Prince Edward Island’s potato harvest is down to its final few hundred acres.
P.E.I. Potato Board general manager Greg Donald estimated Monday there are probably fewer than a dozen growers with potatoes still in the ground. If the weather co-operates, he figures they’ll all wrap up this week.
An unseasonably clear October has put the harvest ahead of schedule, even with many farmers having delayed the start of the harvest to give their spuds the opportunity to size up more following a dry summer.
Despite the dry weather, Donald said some growers, especially in eastern P.E.I. and some parts of central P.E.I., are reporting average yields. Yield, however, is down in western P.E.I., where the least amount of rain fell.
John Griffin estimates the yield for WP Griffin Inc. is down about 20 per cent this year, and the yield for most of the growers, who supply his company’s packing house, is likely down 15 to 20 per cent, but he is appreciative.
“With the dry weather, it’s a wonder we got any yield,” he reflected.
As of Monday, the Griffins still had about four days of digging to go. They took four days off last week to allow the remaining portion of their crop to mature and got back at it Monday morning, only to call it a day early once the rain started.
In previous years, at this time in the season, “we'd probably be pushing harder,” Griffin said, but he noted conditions are still very dry, leaving him with little doubt about wrapping up this week.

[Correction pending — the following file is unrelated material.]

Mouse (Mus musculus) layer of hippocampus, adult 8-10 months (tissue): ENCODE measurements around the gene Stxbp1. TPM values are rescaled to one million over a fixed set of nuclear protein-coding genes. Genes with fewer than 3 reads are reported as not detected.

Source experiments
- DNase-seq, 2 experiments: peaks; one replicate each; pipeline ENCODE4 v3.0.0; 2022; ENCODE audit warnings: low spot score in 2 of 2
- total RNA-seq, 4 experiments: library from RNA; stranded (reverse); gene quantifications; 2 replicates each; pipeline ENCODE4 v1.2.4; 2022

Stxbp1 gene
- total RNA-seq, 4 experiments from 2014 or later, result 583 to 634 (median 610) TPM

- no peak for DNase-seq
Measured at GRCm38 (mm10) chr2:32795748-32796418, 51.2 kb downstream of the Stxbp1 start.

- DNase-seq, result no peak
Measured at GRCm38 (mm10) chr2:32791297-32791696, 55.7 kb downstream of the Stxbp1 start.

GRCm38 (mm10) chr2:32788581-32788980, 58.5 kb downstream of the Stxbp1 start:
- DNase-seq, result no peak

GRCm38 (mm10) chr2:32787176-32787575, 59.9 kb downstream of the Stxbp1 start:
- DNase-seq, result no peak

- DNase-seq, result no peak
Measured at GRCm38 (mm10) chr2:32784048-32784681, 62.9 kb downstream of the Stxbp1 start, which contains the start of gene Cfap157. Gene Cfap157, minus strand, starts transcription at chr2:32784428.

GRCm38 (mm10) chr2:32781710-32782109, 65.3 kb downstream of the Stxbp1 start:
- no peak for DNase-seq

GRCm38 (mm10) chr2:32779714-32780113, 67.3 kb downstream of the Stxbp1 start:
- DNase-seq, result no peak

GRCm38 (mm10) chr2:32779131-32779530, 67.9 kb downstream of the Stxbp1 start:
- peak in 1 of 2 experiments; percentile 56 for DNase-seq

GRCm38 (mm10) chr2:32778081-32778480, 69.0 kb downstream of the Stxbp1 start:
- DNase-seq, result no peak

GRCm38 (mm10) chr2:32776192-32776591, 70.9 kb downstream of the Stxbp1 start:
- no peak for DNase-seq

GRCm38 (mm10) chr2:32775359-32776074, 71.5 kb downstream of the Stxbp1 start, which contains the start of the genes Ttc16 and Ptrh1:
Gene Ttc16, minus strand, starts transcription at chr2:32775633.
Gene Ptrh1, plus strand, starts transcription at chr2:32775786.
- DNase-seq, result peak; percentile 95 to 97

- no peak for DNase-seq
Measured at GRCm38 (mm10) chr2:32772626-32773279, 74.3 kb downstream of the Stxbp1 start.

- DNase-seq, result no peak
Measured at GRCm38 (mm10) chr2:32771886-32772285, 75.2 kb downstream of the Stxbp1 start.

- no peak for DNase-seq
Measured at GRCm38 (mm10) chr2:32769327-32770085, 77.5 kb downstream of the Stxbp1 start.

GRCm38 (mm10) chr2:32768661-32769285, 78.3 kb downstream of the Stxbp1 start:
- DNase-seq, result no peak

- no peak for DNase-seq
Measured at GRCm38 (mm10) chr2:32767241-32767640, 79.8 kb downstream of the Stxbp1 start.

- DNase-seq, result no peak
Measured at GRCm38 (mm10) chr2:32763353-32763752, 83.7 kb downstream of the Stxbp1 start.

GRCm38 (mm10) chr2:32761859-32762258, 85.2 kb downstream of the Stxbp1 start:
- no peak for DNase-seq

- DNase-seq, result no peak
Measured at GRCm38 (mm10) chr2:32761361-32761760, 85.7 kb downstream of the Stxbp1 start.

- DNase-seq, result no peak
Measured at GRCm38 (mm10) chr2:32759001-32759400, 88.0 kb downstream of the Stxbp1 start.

In Cascumpec, Jason Rayner said the Rayner Brothers harvest wrapped up on Oct. 23 and could have finished a week earlier if the potatoes had been ready.
“It was a weird year.”
To compensate, they started their harvest a little later than normal and finished around the usual time. While the yield was off for some varieties, Rayner said he was pleasantly surprised with the yield from a new variety of reds.
Meanwhile another variety lagged.
“It’s probably one that needed the rain a little bit more than the rest,” he said.
He described the harvest as an easy dig but admitted it was hard to compare as it was their first season since 1981 with a new harvester.
Rayner admitted growers could have done with more moisture as it would have allowed more dirt to go up the chains with the spuds.
“We’re virtually done; it’s been a beautiful fall,” Donald acknowledged.
With everything going into storage dry, he doesn’t anticipate storage issues.
He’s thinking positive on price, too, noting prices are currently trending similar to last year, which he described as good.
Donald said there is no indication of big crops anywhere in North America. One of the largest producing states, Idaho, actually cut production this year and then didn’t have a good growing season.
With processing expansion in New Brunswick, he said there is likely to be stronger demand in the processing sector regionally.
“It looks like the supply is tighter,” he said, suggesting that should help with price.